The Enchanting Story Behind Dublin Characters: Dancing Mary
I'm in love with the 'characters' that all cities & villages have. Every area has someone who is well-recognised amongst its inhabitants. Most of these folk are harmless, in a world of their own and often paint smiles on the people around them. I am particularly obsessed with four, Dublin-based characters that span the past 100 years.
Over the next month, I'll be writing about them, one at a time, in the lead-up to an exhibition I'm hosting on March 12th which is dedicated to these magical people. In a bid to keep their spirit alive, I've rounded-up ten, Dublin-based artists & writers to become creatively inspired by 'Dancing Mary', 'Maggie', 'Bang Bang' & 'Johnny Forty Coats'. The pieces (mostly framed prints) will be sold in A Nowhere Man on the night of the exhibition. 50% of the funds made will go to the Dublin Simon Community; the other 50% will go to the artist. It's all about celebrating what makes Dublin special and giving back to it at the same time.
'Dancing Mary' by Colm Mac Athlaoich (Etching)
First up (and probably my favourite) is Mary Dunne; AKA 'Dancing Mary', who was from Dun Laoghaire. She danced on O'Connell street in the 80s and 90s. She's remembered for her colourful clothing and stellar dance moves. She wore pleated, pastel skirts that'd swirl and swish with every twirl, smile and wave at passers by, gave advice to people and had the banter with the street traders. Dublin City Council's Christy Burke said she was "glamorous and always elegantly dressed."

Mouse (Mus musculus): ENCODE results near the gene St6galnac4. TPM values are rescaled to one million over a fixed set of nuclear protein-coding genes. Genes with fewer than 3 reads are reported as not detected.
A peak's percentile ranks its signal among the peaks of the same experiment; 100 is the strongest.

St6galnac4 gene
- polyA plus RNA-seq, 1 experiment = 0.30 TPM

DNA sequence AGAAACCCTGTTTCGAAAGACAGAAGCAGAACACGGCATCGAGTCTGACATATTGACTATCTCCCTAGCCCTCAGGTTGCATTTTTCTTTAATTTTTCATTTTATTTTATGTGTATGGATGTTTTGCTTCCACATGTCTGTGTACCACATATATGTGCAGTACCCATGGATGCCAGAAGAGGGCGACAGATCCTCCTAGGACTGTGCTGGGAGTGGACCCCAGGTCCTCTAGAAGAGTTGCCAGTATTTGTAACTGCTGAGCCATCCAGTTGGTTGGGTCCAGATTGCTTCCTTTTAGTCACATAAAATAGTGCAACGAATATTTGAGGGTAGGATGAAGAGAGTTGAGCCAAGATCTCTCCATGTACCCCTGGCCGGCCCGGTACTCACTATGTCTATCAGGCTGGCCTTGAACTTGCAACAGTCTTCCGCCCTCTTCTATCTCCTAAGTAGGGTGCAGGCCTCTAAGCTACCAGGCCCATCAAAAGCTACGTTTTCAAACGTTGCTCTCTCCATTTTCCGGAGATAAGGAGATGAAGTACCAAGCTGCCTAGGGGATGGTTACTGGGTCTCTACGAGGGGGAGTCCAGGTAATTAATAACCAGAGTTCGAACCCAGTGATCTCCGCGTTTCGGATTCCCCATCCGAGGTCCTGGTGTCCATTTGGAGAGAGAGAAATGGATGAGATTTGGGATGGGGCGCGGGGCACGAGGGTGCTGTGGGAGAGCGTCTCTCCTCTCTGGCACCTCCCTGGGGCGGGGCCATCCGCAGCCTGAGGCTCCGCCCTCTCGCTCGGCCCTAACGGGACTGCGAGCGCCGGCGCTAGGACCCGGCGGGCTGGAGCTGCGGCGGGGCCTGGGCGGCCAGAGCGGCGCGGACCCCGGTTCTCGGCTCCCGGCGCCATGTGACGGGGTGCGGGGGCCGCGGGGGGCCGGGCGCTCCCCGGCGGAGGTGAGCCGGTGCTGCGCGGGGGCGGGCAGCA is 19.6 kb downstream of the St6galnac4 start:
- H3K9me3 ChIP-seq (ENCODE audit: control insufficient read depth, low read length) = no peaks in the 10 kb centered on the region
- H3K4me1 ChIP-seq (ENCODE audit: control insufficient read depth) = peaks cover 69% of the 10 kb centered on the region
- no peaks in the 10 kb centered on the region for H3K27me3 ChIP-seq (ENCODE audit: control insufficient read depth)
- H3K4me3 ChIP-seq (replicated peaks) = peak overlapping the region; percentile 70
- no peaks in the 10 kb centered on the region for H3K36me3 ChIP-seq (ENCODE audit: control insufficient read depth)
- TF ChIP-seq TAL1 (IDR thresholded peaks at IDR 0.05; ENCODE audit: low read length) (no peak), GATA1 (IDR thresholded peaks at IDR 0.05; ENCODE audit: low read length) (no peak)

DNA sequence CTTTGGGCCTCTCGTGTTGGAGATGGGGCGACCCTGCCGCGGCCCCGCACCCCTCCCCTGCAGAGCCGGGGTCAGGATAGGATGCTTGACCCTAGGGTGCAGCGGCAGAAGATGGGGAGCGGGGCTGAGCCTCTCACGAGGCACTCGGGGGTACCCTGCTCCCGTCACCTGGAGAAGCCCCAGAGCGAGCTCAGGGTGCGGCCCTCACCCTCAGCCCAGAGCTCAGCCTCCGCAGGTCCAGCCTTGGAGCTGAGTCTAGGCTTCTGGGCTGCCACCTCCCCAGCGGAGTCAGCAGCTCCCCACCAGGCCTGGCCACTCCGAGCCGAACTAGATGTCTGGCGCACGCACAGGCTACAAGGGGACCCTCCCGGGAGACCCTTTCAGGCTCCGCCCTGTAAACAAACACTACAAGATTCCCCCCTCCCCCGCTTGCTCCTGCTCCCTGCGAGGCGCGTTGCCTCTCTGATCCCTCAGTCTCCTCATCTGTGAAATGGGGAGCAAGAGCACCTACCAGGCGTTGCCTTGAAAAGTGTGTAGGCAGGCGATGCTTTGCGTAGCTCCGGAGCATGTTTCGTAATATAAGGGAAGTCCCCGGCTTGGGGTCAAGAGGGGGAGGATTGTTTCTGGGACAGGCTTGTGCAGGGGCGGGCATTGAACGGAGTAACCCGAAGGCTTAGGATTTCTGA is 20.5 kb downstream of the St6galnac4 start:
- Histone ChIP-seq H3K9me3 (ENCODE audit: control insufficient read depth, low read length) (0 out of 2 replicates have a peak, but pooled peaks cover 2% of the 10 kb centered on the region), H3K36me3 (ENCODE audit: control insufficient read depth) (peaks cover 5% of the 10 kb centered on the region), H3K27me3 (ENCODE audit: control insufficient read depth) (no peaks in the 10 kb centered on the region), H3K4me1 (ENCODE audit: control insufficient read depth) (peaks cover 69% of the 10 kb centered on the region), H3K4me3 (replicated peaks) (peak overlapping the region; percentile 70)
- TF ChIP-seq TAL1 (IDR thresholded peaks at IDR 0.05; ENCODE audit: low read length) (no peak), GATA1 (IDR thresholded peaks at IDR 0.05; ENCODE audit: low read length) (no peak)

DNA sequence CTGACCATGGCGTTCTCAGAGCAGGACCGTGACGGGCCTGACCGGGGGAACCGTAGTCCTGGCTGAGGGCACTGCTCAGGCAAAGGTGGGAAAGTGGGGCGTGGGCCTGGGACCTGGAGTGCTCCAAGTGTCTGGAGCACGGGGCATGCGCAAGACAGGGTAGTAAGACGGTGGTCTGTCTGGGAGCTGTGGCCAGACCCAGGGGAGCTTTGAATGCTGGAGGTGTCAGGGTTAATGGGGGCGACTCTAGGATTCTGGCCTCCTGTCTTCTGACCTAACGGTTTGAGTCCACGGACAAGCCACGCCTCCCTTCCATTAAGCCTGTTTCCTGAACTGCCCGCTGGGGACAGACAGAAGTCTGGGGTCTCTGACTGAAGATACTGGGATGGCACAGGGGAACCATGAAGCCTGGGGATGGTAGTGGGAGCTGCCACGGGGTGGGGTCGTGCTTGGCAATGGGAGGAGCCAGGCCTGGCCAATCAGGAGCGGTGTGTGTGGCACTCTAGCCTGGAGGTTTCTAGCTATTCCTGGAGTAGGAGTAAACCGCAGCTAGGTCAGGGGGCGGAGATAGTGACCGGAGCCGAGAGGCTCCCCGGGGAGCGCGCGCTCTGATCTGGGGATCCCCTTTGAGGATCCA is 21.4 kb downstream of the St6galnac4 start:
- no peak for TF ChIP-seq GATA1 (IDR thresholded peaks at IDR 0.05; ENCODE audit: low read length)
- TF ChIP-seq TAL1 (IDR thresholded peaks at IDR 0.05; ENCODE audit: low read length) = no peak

Laura O Sullivan
"I remember her; her son collected her every day at about 3:30pm. I saw her every morning!"
Catherine Patricia Moran
"It's amazing to see how many lives she touched without knowing it. So, maybe in a strange way, she did the job she was supposed to do!"
"God love her, hail, rain or shine she was on that street; she was the most eccentric person in Dublin!"
'O'Connell Street' by Fuschia MacAree (print)
However, she wasn't always a dancer. In the early 50s, when she moved to Dublin, she opened her own hair salon. And in the mid 50s, she took part in the World Hairdressing Championships in Vienna. In 1968, she, her husband and their six children (Michael, Kathleen, Marie, William, Pascal & Patrick) moved to Geneva for four years due to a job Mary's husband had to do.
I remember seeing Dancing Mary once; I was on the 16A, driving by the Anna Livia statue, and she popped out; dancing away. My neck nearly broke trying to keep my eyes fixed on her while the bus turned.